The Cevennes Chestnut is one of France’s newest agricultural products benefitting from Protected Designation of Origin status, but the history of this agricultural tradition dates all the way back to the 11th Century. Over the ages, chestnut groves, which grew to cover 120,000 acres across its region of production, became the epicenter of an ecosystem where the « bread tree » fed peasants in the Cevennes area and their pigs, as well as their goats and sheep on the leaves and undergrowth from the trees, while the wood was used for making floors, furniture, and carpentry.
However, during the 20th Century, the local production started to decline due to an exodus of the local rural population and as some of the orchards were converted to other uses. Now, a small number of producers are bringing the Cevennes Chestnut back, using traditional, time-tested methods of production and little-to-no mechanical intervention.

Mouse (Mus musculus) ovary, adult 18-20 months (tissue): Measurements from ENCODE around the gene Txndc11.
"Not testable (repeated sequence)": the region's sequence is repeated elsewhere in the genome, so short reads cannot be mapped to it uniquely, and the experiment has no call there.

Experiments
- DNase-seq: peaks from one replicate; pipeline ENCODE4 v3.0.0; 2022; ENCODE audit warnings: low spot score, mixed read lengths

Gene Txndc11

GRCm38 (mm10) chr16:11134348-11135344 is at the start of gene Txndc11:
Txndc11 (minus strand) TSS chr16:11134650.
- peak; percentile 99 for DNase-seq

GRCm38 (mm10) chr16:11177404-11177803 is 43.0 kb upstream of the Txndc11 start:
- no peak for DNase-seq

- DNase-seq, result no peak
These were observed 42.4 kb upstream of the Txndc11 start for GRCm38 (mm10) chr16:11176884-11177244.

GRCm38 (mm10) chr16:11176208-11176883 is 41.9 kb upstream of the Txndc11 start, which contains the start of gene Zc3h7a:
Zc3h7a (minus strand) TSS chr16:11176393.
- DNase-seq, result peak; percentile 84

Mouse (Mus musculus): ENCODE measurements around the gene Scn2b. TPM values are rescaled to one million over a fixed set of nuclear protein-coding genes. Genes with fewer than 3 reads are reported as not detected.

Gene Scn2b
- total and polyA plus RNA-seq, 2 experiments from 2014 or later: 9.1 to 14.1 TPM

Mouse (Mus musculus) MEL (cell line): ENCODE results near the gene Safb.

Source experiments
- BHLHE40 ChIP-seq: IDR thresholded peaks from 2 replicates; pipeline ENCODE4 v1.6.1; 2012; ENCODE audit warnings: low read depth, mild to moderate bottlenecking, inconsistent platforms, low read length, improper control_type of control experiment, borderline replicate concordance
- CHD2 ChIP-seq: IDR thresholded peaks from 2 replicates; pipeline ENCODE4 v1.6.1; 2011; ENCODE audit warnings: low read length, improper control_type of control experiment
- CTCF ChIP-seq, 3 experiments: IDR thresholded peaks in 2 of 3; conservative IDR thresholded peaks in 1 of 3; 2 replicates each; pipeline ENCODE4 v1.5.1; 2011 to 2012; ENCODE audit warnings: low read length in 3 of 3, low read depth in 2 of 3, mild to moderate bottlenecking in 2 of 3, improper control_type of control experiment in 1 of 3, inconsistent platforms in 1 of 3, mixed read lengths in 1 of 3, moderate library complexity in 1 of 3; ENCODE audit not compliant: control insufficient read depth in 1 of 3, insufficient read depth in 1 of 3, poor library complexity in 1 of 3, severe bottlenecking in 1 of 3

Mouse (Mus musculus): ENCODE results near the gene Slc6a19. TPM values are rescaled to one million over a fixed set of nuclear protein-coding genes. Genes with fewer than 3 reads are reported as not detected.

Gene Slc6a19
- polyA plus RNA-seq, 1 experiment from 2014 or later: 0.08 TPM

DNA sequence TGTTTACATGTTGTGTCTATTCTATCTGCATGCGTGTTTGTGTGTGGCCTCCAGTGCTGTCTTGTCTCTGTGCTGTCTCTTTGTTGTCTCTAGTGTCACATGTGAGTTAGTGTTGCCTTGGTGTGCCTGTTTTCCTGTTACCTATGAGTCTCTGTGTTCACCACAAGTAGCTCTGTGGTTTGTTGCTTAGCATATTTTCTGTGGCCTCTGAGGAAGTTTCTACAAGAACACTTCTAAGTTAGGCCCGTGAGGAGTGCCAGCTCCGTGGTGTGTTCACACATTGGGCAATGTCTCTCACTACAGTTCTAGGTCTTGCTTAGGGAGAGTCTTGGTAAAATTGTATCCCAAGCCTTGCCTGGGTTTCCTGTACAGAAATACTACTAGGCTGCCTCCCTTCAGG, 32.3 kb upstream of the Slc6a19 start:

The region of production for this new geographic indication covers a part of the French départements of Gard, Hérault, Lozère and a few small parts of Aveyron and Tarn, all in a mountainous area of south-central France. There are about 250 different producers of chestnuts in this area.
Traditionally eaten during the holidays, chestnuts can be consumed in a variety of ways. The standard way of making them includes boiling them for about 30 minutes, baking them in the oven or grilling them. They can also be used in crêpes, salads, creams, soups and dozens of other recipes.
Cevennes Chestnuts are also used for making candied chestnuts, a popular traditional sweet treat enjoyed around the winter holidays in France. The candied chestnut originated in southern France, and consists of a candied chestnut glazed in sugary syrup.